Community Housing Partnership (CHP), a San Francisco-based supportive housing developer and National Low Income Housing Coalition member, has led an awareness campaign to highlight the legal restrictions facing formerly homeless youth in Housing Credit-financed housing. Michael, who lives in one of CHP’s youth residences, realized he had to choose between attending college full-time and remaining in his apartment. “I felt very disappointed. As a part-time student, I wasn’t eligible for the financial aid I needed, and realized it would take me over ten years to finish,” he said.

Efforts to expand student eligibility for Housing Credit housing have been the focus of numerous pieces of legislation over the past decade. Last year, Senators Al Franken (D-MN) and Rob Portman (R-OH) introduced the Housing for Homeless Students Act of 2015 (S. 1412), which proposed modifying the program’s rules to qualify homeless and formerly homeless full-time students for subsidized housing. The Affordable Housing Credit Improvement Act of 2016 builds on these efforts and further expands student eligibility. Under these proposals, homeless students would gain access to affordable housing, while current occupants of Housing Credit developments would gain access to greater educational opportunities.

Click here to find contact information for your Senators. Contact them to urge support of S. 3237.

S.3237 is located here: http://bit.ly/2aNpQSP

If you have questions, please feel free to contact Joey Lindstrom at jlindstrom@nlihc.org.

Luxury Apartments and Housing Vouchers: Not Enough for the Nation’s Poorest Renters

10

By Andrew Aurand

Emily Badger’s article in the Washington Post (“New housing in low-income areas yields less displacement”, February 16), based on a study by the California Legislative Analyst’s Office, leads readers to believe new market-rate apartments are the solution to the severe shortage of housing for the nation’s poor. The study Badger cites may make a compelling case for reducing barriers to housing in high cost areas with significant development constraints, but it does not support the assertion that building apartments for the rich is a better solution to meet the housing needs of the poor than building affordable housing.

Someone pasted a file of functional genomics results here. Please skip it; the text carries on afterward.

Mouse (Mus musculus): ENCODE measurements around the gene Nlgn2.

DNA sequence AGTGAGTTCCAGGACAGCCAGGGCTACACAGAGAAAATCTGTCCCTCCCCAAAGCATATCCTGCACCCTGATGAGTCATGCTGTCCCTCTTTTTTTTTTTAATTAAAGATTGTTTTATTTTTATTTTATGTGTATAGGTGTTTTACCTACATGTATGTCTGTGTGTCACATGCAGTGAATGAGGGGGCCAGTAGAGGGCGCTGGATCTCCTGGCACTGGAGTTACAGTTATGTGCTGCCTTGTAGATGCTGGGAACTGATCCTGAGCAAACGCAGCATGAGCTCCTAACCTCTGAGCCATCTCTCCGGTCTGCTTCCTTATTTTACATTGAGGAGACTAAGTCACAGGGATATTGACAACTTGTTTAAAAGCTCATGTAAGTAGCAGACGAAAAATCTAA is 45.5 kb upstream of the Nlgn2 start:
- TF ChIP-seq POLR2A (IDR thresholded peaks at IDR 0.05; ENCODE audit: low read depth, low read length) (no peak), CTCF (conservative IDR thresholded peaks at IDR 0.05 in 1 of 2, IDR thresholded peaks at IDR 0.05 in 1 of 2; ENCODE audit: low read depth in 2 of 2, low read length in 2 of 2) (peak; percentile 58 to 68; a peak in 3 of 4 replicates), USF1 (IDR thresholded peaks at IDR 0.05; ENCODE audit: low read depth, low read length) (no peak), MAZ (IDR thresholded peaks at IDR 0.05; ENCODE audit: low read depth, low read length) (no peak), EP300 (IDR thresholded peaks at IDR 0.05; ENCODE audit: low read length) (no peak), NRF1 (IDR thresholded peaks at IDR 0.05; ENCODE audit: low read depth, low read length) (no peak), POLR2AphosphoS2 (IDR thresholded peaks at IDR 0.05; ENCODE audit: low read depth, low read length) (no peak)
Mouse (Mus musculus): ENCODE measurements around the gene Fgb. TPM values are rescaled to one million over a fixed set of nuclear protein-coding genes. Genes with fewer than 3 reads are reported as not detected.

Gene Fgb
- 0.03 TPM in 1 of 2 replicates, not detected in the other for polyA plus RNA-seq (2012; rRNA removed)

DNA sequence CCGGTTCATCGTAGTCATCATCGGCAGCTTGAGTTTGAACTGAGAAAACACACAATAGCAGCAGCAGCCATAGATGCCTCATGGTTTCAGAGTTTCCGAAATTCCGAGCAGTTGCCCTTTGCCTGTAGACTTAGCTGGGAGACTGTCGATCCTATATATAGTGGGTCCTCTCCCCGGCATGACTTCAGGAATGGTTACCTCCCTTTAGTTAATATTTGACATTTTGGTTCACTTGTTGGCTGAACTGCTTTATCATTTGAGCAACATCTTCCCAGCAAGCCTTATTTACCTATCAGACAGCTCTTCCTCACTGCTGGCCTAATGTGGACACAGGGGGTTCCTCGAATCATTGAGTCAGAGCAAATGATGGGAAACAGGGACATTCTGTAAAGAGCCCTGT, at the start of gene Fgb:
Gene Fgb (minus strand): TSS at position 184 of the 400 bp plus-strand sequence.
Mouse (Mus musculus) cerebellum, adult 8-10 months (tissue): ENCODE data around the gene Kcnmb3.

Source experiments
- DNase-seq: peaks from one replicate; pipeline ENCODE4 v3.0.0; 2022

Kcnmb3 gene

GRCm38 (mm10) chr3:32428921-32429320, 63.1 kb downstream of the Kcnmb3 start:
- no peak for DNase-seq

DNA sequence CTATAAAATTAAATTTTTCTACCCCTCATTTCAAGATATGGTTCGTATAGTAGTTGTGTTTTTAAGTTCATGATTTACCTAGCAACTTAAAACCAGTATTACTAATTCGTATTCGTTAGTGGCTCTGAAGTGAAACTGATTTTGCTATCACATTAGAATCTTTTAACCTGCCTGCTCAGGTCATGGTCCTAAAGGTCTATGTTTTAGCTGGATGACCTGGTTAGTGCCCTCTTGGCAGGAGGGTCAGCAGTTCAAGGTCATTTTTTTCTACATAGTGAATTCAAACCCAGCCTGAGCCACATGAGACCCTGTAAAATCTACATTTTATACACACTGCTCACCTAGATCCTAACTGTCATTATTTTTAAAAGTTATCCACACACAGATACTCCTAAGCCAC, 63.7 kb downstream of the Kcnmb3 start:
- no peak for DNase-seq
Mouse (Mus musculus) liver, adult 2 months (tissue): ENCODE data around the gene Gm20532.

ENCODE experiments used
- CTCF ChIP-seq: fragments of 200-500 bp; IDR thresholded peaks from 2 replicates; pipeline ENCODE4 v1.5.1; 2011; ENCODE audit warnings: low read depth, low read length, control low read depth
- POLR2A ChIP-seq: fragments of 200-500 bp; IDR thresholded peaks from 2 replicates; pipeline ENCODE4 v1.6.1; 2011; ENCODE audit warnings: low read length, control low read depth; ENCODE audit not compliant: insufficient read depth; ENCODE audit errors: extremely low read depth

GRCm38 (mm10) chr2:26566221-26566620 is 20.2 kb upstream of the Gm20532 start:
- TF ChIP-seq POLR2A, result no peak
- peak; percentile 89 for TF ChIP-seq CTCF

As the theory goes, construction of market-rate apartments, even luxury ones, lowers prices for everyone. Households with sufficient income move into the new housing, making available their previous and older housing to other households, who in turn leave behind even older units, and so on. Eventually this results in increasing the availability of the oldest (and lowest cost) units to low income renters. However, this “trickle-down” approach fails to meet the needs of extremely low income renters, who earn no more than 30% of the area median income.

The California study pointed out that high-end housing produced in the early 1980s had dropped in relative price to the middle of the market today as evidence that older housing becomes more affordable over time. But this does not indicate an actual increase in the affordable housing supply for extremely low income renters (or even moderate income renters). A more important question is what has been the net gain in affordable housing units, taking into account the number of affordable units permanently lost during the same time period.